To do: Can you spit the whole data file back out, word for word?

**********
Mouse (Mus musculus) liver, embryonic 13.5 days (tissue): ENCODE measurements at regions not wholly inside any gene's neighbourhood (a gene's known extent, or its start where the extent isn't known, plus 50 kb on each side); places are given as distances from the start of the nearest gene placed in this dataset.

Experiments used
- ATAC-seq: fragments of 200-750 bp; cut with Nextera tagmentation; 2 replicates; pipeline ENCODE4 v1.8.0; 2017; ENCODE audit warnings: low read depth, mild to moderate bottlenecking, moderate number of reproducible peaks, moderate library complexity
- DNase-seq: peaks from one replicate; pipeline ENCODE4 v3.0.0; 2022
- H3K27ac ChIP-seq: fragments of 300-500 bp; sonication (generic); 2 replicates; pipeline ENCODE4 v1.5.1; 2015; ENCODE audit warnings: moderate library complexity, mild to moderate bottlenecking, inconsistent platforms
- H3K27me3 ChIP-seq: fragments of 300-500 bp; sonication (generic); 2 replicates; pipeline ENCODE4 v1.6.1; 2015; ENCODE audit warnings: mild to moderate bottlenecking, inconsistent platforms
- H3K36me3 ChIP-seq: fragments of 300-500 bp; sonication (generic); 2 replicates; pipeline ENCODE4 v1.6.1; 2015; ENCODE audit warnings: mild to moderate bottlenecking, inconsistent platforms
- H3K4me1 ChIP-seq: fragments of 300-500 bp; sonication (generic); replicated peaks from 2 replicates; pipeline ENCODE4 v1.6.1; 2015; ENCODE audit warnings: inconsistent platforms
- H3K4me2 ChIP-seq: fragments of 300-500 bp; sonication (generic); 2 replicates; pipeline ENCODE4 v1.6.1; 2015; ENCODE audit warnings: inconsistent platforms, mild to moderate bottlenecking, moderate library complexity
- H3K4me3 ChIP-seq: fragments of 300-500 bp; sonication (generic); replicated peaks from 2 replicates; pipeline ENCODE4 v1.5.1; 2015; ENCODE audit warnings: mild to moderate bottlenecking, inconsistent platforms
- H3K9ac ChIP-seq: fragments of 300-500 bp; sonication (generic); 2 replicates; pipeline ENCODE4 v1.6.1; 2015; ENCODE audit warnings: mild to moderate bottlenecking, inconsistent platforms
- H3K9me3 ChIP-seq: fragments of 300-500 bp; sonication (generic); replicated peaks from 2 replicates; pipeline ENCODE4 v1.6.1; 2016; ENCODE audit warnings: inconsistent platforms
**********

Mouse (Mus musculus) liver, embryonic 13.5 days (tissue): ENCODE measurements at regions not wholly inside any gene's neighbourhood (a gene's known extent, or its start where the extent isn't known, plus 50 kb on each side); places are given as distances from the start of the nearest gene placed in this dataset.

Experiments used
- ATAC-seq: fragments of 200-750 bp; cut with Nextera tagmentation; 2 replicates; pipeline ENCODE4 v1.8.0; 2017; ENCODE audit warnings: low read depth, mild to moderate bottlenecking, moderate number of reproducible peaks, moderate library complexity
- DNase-seq: peaks from one replicate; pipeline ENCODE4 v3.0.0; 2022
- H3K27ac ChIP-seq: fragments of 300-500 bp; sonication (generic); 2 replicates; pipeline ENCODE4 v1.5.1; 2015; ENCODE audit warnings: moderate library complexity, mild to moderate bottlenecking, inconsistent platforms
- H3K27me3 ChIP-seq: fragments of 300-500 bp; sonication (generic); 2 replicates; pipeline ENCODE4 v1.6.1; 2015; ENCODE audit warnings: mild to moderate bottlenecking, inconsistent platforms
- H3K36me3 ChIP-seq: fragments of 300-500 bp; sonication (generic); 2 replicates; pipeline ENCODE4 v1.6.1; 2015; ENCODE audit warnings: mild to moderate bottlenecking, inconsistent platforms
- H3K4me1 ChIP-seq: fragments of 300-500 bp; sonication (generic); replicated peaks from 2 replicates; pipeline ENCODE4 v1.6.1; 2015; ENCODE audit warnings: inconsistent platforms
- H3K4me2 ChIP-seq: fragments of 300-500 bp; sonication (generic); 2 replicates; pipeline ENCODE4 v1.6.1; 2015; ENCODE audit warnings: inconsistent platforms, mild to moderate bottlenecking, moderate library complexity
- H3K4me3 ChIP-seq: fragments of 300-500 bp; sonication (generic); replicated peaks from 2 replicates; pipeline ENCODE4 v1.5.1; 2015; ENCODE audit warnings: mild to moderate bottlenecking, inconsistent platforms
- H3K9ac ChIP-seq: fragments of 300-500 bp; sonication (generic); 2 replicates; pipeline ENCODE4 v1.6.1; 2015; ENCODE audit warnings: mild to moderate bottlenecking, inconsistent platforms
- H3K9me3 ChIP-seq: fragments of 300-500 bp; sonication (generic); replicated peaks from 2 replicates; pipeline ENCODE4 v1.6.1; 2016; ENCODE audit warnings: inconsistent platforms